On April 7, DISA issued RFP amendment 9, which revised the projected performance period dates.  RFP amend. 9, at 1.  According to the agency, it anticipated that the change in the performance period dates would impact cost/price proposals.[8]  AR at 6.

On April 15, DISA received responses to its first post-corrective action evaluation notices and continued its cost realism analysis with the additional information submitted with the offerors’ responses.  Id.; see AR, Tabs 24-26, Responses to 1st ENs; Tab 27, Corrective Action Cost/Price Report.  After reevaluation, Pragmatics’s proposal was found [DELETED] because it proposed [DELETED].  AR at 11.  Solers’s proposal was found [DELETED] because it proposed [DELETED].  Id. at 11‑12.  Northrop Grumman’s proposal was determined realistic.  Id. at 6.

On June 23, DISA requested FPRs from all three offerors and permitted them to revise any aspect of their proposals.  AR, Tabs 29-31, Requests for FPRs.  On that same date, DISA also provided additional evaluation notices to Pragmatics and Solers identifying the aspects of their proposals that the TET found [DELETED], as discussed above.  AR at 6-7; see Tabs 30‑31, Request for FPRs, 2nd ENs.  Northrop Grumman was not provided additional evaluation notices because, as noted above, its proposal was found realistic.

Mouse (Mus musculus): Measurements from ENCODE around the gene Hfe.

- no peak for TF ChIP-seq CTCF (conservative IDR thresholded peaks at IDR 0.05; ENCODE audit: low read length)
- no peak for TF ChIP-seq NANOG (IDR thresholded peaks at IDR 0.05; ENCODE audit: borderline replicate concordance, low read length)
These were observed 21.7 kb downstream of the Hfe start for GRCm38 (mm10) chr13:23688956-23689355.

On June 26, Northrop Grumman filed the instant protest.


Northrop Grumman protests DISA’s decision to reopen discussions and permit Pragmatics and Solers to fully revise their proposals.  The protester contends that these actions competitively harm Northrop Grumman, because its award price and evaluation ratings were disclosed.[9]  Northrop Grumman asserts that DISA’s pre‑corrective action cost realism analysis was substantively correct, and that the alleged error that DISA was trying to correct was, at most, a perceived failure to document the analysis as explicitly as agency counsel would have liked.[10]  Northrop Grumman asserts that DISA has not otherwise identified any substantive, prejudicial errors in the cost realism analysis or initial award that required reopening discussions.  In this regard, the protester maintains that DISA’s corrective action was unreasonable and disproportionate to the alleged error, and yields no benefits to the procurement process that would outweigh the competitive harm to Northrop Grumman.